Smarter, More Efficient Regulation for U.S. Energy
Posted March 26, 2018
Let’s correct a false narrative out there, that the Trump Administration is rolling back natural gas and oil regulation to benefit industry. A different view is that federal officials are deploying smarter, more efficient, more effective regulation of industry operations, onshore and offshore – which will work best to ensure the safe and well-managed energy development America needs for economic growth and national security, today and well into the future.
By smart, efficient and effective regulation we mean clear, commonsense rules that take into account industry’s innovation, advanced technologies and experience, as well as its long, demonstrated commitment to establishing useful standards for operations, equipment and personnel. All of these have strengthened the culture of safety in our industry – particularly in its offshore activities.
To be clear: Regulation for the sake of regulation doesn’t necessarily make people or operations safer, and layers of prescriptive, command-and-control rules – as opposed to performance-based regimes – can hinder the energy development our country needs for growth and security.
Contrary to the false narrative, a series of initiatives under the U.S. Interior Department’s new offshore regulatory approach are positives for safety and are worthy of the public’s confidence.
One is the new plan by the federal Bureau of Safety and Environmental Enforcement (BSEE) to conduct risk-based inspections that use analysis of trend data to identify potential issues with equipment and operations. Jason Mathews, chief of BSEE’s Gulf of Mexico Region Safety Management Office:
“We developed this program to address areas where trends in compliance and incident data suggest the potential for imminent safety concerns.”
Another is BSEE’s announcement that it will increase the time its inspectors are physically present on offshore natural gas and oil platforms.
Both are examples of smart regulation that focuses federal oversight resources on areas where there is the greatest potential for safety problems, both to workers and the environment.
Overall, Interior says BSEE is increasing its engagement with industry, to identify requirements for critical offshore equipment, pinpoint gaps between advancing technologies and regulatory requirements, and research potential third-party certification of BSEE’s inspection program by the International Standards Organization.
This approach makes sense, coupling the federal responsibility to provide regulatory oversight and industry’s experience and technology in building safety into its standards and procedures. BSEE Director Scott Angelle:
“I want BSEE's programs and processes to be the best in the world, and I’m not afraid to subject them to scrutiny to determine where improvements are needed.”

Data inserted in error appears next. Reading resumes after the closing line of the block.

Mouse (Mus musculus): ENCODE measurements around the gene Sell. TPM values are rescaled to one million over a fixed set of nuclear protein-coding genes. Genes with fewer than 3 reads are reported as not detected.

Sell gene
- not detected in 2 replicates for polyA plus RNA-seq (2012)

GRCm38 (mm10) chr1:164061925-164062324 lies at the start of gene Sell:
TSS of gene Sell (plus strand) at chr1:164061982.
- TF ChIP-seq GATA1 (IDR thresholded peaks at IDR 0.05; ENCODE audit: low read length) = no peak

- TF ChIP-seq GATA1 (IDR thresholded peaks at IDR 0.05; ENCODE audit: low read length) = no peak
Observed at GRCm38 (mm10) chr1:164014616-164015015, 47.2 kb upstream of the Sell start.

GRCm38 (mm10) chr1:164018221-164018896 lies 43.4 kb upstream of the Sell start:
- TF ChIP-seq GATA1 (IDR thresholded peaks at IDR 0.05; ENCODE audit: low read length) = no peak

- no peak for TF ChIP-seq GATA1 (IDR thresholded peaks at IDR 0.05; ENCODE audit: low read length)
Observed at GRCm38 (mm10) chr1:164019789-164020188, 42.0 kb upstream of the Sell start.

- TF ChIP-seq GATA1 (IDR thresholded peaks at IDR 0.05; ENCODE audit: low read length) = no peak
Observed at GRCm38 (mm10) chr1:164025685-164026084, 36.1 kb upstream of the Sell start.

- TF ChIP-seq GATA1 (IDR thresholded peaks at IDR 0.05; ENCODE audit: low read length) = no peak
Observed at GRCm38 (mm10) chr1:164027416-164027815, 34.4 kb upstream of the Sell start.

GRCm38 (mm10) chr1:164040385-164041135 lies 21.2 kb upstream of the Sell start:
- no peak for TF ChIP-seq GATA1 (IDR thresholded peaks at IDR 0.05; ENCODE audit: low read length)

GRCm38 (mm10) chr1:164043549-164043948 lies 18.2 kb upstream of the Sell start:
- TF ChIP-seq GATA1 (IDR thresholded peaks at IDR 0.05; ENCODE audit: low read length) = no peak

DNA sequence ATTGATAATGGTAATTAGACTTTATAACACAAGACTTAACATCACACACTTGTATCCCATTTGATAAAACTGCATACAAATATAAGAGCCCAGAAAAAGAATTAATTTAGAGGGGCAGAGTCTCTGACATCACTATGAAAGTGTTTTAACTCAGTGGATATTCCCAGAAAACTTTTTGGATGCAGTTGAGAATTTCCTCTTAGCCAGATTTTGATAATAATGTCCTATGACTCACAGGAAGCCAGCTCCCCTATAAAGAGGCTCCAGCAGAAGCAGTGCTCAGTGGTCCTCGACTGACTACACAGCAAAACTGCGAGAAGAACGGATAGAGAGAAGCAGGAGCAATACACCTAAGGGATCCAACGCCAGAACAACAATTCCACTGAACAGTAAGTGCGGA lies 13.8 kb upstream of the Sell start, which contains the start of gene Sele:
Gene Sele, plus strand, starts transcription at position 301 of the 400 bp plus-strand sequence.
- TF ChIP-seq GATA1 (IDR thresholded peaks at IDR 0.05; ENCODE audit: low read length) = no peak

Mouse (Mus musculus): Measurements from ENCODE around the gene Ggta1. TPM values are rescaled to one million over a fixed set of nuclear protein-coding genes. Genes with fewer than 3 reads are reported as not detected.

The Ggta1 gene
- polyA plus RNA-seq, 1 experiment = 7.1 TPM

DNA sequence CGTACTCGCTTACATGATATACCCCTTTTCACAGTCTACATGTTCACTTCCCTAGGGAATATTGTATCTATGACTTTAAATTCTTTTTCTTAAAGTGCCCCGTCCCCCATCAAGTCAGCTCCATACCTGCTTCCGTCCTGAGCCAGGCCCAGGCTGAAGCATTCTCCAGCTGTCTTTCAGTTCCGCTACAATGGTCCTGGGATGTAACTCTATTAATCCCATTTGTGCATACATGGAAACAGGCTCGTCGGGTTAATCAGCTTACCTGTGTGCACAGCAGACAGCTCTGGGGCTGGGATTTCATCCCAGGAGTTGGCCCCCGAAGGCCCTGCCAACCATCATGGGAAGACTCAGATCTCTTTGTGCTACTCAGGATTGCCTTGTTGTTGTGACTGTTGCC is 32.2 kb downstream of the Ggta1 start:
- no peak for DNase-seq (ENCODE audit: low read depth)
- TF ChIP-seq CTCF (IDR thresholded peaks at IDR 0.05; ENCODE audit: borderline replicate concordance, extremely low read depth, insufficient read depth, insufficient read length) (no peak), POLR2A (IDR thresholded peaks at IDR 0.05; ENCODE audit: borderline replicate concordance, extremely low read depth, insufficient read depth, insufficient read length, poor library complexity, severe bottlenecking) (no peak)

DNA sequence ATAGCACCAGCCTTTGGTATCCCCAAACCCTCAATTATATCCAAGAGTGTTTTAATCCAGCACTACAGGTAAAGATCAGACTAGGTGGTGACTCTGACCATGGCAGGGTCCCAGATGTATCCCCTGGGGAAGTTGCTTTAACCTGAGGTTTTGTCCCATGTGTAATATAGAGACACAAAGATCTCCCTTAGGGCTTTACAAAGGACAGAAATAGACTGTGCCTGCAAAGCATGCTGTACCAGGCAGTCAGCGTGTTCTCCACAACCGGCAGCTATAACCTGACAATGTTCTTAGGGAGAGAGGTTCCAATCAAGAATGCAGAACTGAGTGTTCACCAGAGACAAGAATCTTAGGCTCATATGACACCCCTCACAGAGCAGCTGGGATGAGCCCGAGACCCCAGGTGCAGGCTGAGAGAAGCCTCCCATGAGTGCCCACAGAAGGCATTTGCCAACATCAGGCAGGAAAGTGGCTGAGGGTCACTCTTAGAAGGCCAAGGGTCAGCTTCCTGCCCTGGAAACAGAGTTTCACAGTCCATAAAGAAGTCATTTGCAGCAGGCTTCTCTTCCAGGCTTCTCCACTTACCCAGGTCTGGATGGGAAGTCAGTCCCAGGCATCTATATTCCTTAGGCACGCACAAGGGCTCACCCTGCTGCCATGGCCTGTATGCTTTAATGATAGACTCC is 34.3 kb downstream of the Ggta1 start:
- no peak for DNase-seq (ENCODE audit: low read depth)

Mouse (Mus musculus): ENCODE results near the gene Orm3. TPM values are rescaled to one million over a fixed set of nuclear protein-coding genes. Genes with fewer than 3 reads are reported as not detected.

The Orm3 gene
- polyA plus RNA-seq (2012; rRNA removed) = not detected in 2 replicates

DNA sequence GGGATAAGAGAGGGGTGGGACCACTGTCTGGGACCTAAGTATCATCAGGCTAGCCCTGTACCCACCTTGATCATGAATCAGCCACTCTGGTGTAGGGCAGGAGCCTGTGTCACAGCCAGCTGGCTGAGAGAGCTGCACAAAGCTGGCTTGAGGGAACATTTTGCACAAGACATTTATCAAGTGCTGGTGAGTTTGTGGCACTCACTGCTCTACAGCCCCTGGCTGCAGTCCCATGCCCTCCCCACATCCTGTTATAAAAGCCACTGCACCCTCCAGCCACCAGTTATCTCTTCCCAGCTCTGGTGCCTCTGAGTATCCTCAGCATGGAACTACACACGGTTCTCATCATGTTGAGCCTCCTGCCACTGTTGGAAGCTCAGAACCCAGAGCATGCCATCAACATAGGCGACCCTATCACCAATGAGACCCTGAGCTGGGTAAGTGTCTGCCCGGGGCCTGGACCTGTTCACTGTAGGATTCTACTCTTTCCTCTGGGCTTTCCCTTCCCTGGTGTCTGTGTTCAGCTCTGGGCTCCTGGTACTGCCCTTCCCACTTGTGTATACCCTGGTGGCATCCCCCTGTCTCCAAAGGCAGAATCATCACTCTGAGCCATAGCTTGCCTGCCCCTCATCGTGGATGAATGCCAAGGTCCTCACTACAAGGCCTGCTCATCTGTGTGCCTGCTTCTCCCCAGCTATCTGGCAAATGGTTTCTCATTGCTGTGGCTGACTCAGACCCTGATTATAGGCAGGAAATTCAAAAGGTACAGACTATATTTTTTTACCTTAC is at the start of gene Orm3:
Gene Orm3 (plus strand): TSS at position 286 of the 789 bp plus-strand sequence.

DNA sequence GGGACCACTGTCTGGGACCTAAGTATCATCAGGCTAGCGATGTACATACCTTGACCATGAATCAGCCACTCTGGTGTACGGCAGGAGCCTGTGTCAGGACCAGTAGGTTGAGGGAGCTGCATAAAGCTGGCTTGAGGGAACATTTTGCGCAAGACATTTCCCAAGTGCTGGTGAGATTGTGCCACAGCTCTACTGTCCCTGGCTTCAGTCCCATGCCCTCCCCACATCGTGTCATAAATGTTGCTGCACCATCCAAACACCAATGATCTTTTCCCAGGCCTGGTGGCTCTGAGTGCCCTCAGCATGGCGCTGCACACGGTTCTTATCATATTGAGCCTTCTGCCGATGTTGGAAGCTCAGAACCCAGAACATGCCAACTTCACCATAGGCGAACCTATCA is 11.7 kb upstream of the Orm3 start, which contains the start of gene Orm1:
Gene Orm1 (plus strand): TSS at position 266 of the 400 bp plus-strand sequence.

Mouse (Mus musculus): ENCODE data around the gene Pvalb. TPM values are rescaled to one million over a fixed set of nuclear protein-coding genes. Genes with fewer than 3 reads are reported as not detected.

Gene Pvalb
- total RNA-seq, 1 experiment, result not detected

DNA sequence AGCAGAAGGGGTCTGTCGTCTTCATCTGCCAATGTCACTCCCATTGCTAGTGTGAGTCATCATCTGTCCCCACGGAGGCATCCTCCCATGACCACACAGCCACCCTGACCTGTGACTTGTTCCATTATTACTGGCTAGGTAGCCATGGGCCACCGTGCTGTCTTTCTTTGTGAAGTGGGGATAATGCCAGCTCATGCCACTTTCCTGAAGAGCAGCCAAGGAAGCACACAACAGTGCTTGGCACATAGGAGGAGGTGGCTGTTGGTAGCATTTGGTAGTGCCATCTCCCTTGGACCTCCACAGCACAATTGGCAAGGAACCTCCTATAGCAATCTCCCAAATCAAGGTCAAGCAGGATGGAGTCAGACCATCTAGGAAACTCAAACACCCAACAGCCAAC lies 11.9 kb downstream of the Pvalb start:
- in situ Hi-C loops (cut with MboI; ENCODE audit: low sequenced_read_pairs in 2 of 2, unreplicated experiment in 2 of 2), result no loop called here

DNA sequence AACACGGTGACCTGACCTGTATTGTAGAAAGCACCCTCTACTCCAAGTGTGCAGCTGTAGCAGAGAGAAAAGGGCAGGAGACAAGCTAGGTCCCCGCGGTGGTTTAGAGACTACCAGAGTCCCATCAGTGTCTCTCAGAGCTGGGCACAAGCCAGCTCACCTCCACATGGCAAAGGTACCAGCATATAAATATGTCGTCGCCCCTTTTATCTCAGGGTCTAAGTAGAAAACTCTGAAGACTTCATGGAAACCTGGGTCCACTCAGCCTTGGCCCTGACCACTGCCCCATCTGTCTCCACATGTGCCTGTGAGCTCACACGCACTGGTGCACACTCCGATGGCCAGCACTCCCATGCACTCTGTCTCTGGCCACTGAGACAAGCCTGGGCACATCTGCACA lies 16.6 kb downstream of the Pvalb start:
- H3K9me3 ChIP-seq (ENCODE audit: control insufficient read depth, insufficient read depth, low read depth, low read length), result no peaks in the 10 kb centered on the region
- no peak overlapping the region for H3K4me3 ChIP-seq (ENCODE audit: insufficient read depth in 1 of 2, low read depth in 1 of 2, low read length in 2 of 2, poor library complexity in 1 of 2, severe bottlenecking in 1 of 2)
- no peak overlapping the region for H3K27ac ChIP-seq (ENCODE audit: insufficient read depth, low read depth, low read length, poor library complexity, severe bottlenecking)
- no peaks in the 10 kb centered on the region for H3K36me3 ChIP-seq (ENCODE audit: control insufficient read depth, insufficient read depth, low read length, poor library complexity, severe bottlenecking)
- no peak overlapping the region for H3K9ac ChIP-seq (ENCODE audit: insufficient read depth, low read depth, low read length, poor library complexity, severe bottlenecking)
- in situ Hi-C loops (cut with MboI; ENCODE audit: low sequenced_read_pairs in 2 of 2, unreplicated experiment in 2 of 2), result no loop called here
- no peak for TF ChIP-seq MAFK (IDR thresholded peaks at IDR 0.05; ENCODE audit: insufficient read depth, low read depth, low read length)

The fact is offshore energy development is safer than it has ever been and is continually improving because of technology, new industry standards, safety management systems and employee training. No human endeavor is free of risk, but industry’s commitment on technology and safety – to protect its workers and the environment – properly manages this risk while producing energy and national security benefits for today and decades into the future.
Safety is a core industry value. More than 100 exploration and production standards have been created or strengthened since 2010, and nearly 100 of API’s standards are referenced in BSEE regulations. The Center for Offshore Safety assists offshore operators in developing safety and environmental management systems to train personnel while establishing safety protocols and erecting safeguards to prevent potential incidents from escalating. In addition, new technologies and expertise allow industry to respond to accidents and equipment failures better than ever before. Erik Milito, API director for upstream and industry operations:
“America’s offshore oil and natural gas industry is characterized by the continued advancement of technology and systems integrity, the application of extensive industry technical standards, and a robust regulatory regime. The industry continues to develop and improve upon technologies designed to ensure that an environmental incident never occurs.”
This is the factual context for the new federal regulatory approach – one to ensure that offshore energy development continues to be safe as industry provides the natural gas and oil our country needs to be economical prosperous and secure in the world.
About The Author
Mark Green joined API after a career in newspaper journalism, including 16 years as national editorial writer for The Oklahoman in the paper’s Washington bureau. Mark also was a reporter, copy editor and sports editor. He earned his journalism degree from the University of Oklahoma and master’s in journalism and public affairs from American University. He and his wife Pamela live in Occoquan, Va., where they enjoy their four grandchildren.
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